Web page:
FARM FOR SALE. MEBSE8. DAVIES & EVANS have received in- in structions to Sell by Public Auction, at the FEATHERS HOTEL, ABERAYRON, On WE DNESDA Y, 30th DAY of JUNE, 1909, at 2.15 p.m. (subject to conditions to be there and then produced), the Compact and Valuable Freehold Farm, known as HEE"FABS. Situate in the Parish of Oilcemn, in a charmingly shelderpd position, and in close proximity to the Village of Ciicenin, and within about one mile of the proposed station at Neuaddu on the Lampeter and Aberayron Railway. The Homestead adjoins the roadway which conveniently intersects the whole Farm, and includes an excellent stone and slated Dwelling House and set of Out-buildings. The entire holding comprises an area of about 18 acres, 0 roods, 36 perches, of excellent land. Plans, Particulars and Conditions of Sale are in course of preparation, and may be obtained of the Auctioneers, Central Chambers, Aberystwyth, and Cadwgan Place, Aberayron or of D. PENNANT JAMES, Esq., Solicitor, Aberayron St. Mary's Welsh Church, CAMBER WELL. A —™ -—— garden Pt7if AND of ate of 7@fork will be held in the PARSONAGE GROUNDS On Thursday, July 1st, To be opened, at 3.30 p.m., by LADY LLANGATTOCK USEFUL AND ORNAMENTAL ARTICLES WILL BE ON SALE. There will be Music, Vocal and Instrumental, to carm during the afternoon and evening. ADMISSION AND TEA, 1 Refreshments provided on the Ground. ALDRIDGE'S HORSE REPOSITORY. Should you require to purchase a HORSE for business on THE MILK ROUND or for pleasure attend Messrs. ALDRIDGE'S Sales on Wednesdays and Saturdays at 10.30 a.m., UPPER ST. MARTIN'S LANE, LONDON W.O. Horses of every class old by Auction each Wednesday and Saturday. On view Mondays and Thursdays. CataZogues forwarded.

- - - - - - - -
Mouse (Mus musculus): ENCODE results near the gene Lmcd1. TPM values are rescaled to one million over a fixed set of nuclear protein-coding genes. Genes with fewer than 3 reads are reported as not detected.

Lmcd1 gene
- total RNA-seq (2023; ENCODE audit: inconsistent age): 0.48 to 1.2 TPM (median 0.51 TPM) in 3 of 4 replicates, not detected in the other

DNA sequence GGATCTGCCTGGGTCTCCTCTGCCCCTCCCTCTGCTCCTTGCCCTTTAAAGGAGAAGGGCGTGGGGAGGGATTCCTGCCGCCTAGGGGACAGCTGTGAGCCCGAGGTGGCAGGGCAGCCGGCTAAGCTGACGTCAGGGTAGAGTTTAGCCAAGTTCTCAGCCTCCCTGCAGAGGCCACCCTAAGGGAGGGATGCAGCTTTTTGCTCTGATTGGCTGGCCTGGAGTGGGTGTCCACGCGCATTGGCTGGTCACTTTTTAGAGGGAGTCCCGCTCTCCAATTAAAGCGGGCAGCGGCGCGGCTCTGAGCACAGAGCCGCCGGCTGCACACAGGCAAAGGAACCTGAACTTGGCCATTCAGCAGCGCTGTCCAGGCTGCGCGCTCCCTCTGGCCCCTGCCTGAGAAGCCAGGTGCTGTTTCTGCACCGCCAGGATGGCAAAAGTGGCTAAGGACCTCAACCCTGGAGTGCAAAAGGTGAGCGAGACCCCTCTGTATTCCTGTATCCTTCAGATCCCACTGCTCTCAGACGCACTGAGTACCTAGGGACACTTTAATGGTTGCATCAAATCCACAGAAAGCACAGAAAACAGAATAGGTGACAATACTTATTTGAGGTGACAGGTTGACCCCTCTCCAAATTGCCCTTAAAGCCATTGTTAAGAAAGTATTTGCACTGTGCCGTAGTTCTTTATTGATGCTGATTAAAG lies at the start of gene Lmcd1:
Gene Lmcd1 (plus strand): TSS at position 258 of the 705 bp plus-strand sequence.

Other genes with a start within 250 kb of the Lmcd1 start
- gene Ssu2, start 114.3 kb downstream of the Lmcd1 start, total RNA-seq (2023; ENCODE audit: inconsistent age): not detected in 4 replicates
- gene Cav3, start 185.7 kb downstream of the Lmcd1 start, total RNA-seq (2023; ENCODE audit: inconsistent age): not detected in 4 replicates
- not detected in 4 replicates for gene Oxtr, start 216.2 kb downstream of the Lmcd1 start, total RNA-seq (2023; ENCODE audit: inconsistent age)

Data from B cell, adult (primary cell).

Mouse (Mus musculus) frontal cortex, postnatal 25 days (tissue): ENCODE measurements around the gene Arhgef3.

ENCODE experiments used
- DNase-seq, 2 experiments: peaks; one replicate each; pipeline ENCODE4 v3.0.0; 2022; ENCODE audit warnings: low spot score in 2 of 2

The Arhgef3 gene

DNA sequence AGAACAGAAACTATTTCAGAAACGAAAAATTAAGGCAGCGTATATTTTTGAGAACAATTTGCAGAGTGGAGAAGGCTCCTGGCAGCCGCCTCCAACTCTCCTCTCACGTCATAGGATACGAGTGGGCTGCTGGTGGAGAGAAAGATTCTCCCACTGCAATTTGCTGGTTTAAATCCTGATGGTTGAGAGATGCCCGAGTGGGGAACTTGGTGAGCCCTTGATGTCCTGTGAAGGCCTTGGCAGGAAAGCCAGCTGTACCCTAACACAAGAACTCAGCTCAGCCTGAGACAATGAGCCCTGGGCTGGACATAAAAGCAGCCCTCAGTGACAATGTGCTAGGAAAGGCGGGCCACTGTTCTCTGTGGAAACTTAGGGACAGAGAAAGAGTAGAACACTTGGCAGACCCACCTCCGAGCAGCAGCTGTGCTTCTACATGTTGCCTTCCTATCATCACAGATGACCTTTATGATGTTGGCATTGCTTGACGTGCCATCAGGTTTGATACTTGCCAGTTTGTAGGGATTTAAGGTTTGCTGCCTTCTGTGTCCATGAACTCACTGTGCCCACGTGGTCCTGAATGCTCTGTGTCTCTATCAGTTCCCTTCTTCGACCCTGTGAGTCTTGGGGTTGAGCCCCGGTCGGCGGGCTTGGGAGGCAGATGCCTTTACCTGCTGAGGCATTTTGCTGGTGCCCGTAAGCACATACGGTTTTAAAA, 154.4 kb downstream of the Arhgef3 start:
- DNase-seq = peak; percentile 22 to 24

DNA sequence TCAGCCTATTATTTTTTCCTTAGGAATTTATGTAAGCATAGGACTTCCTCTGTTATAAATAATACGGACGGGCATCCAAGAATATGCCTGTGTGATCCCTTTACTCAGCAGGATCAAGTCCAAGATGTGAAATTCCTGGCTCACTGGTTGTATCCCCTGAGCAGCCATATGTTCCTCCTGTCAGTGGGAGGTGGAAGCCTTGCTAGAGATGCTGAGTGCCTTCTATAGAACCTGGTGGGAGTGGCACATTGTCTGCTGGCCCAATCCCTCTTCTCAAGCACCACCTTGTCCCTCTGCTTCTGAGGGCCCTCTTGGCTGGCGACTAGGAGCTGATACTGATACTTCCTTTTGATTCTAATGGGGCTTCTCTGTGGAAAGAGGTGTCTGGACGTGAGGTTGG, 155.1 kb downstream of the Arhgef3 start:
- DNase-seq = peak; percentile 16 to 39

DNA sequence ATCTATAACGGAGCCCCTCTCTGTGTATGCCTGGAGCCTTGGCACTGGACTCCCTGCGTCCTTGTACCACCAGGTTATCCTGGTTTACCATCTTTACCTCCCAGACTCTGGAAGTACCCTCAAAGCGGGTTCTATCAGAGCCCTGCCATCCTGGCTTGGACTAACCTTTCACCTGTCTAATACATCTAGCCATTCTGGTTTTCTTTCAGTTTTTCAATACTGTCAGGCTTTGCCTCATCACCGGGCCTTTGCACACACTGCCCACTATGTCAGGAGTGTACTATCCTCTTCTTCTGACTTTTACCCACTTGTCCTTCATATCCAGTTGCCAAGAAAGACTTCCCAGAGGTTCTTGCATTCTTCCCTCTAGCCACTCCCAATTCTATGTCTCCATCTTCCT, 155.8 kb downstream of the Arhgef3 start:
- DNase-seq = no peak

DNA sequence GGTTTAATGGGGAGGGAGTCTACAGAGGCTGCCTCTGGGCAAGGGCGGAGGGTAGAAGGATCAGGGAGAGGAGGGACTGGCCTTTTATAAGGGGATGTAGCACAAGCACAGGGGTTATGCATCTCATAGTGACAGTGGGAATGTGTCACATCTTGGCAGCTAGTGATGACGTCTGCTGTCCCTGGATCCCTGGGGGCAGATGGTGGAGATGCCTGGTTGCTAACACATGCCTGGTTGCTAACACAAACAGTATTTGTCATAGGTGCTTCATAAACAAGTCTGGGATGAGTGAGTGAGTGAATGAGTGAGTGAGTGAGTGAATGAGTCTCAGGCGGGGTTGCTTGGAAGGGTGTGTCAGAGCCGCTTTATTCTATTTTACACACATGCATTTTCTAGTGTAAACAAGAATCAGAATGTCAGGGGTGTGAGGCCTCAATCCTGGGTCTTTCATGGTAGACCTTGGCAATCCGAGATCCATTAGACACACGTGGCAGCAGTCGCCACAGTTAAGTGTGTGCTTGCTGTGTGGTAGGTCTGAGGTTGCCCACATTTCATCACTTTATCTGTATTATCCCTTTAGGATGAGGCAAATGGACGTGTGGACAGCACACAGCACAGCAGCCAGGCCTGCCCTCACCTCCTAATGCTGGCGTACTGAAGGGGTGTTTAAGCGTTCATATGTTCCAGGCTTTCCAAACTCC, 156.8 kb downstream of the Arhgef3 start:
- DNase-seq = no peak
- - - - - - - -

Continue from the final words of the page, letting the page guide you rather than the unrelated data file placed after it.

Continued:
Notes and News. The daily issue of the CELT was greatly patronised by the eisteddfodic community. Every edition was sold out in the Albert Hall, and the demand for it from remote parts of Wales was quite unexpected. We have to apologise to the trade for delay in sending daily supplies. The editions were mainly intended for the Albert Hall, and the weekly edition, on Saturday, contained most of the particulars inserted in the daily numbers. Some interesting photographs of the Eis- teddfod proceedings are included in the present issue, and should prove a popular souvenir of the great festival. The Queen's Hall concerts proved unusu- ally popular, and on Friday evening several hundreds had to be turned away. The London Morning Leader contained a daily report in Welsh of the Eisteddfod. This is the first occasion for an English daily paper to publish daily articles of the festival in our ancient tongue. Welshmen, not only in London, but in Wales, highly appreciated the Morning Leader's recognition of the Welsh language. The Daily Mail also deserves praise for issuing a daily contents bill in the Cymric tongue. A feature of the Eisteddfod Gorsedd, in London, was a speech in Garnish. Those who heard it were struck with its similarity to Welsh. An interesting exhibition of books, por- traits, relics, &c., was opened at the Aber- ystwyth Public Library on June 16th. The admission is free, and a CELT correspondent, who visited it, says that it is well worth a visit. The exhibition is to celebrate the centenary of the introduction of printing to the town in 1809. One of the best printers in Aberystwyth was John Cox, who established a printing works there in the year 1824. He printed the "New Aberystwyth Guide" and the Welsh Minstrelsy." Cox's printing was of a high order. According to a local chronicler, he believed in turning out the best possible results, and is known, on many occasions, to have destroyed quantities of printed matter for the sake of one literal, or broken type." The Eisteddfod Choir, under Mr. Merlin Morgan, has won unstinted praise from all quarters for the excellent performance it gave of Caractacus." All the soloists acquitted themselves worthily of the occasion, and deserve special notice. Sir S. T. Evans's address on Welsh music was the feature of the second concert. The Solicitor General knows what music is, and is well versed in the production of the Welsh Press. The audience was specially delighted with his instructive eloquence. The weather in Wales has been very unsettled this last week heavy rain and high wind prevailing. In fact, the meteoro- logical conditions of Monday reminded one of October days, instead of the month of roses." The finest public park in Wales, or the West of England, is unquestionably Roath Park, Cardiff. The local City Council have left no stone unturned to make it a place well worth visiting. It is nearly three miles long, and includes a fine lake, with pleasure boats, botanical gardens, aquarium (with numerous species of fish), lovely walks, and excellent tennis, bowls, and cricket grounds. Bands play weekly, and the scere on half-holidays is particularly animated. So attractive has the park become, that it is now visited by people from all parts of South Wales. Several Welsh lady suffragettes were among those who were turned out from the Albert Hall during their Eisteddfod escapade. Among those who endeavoured to address the audience in Welsh were Mrs. Davies, of Fulham, and Miss Strong, of Chelsea. Dr. Stanford, when adjudicating on the male voice contest, declared that the verdict was unanimous "It is a remarkable fact," he said, that all five of us have agreed upon every winner during the present festival, and that is more remarkable still when five Celts can be thoroughly of the same opinion in each case." The adjudicators were,—three Welshmen, one Irishman and one Scot.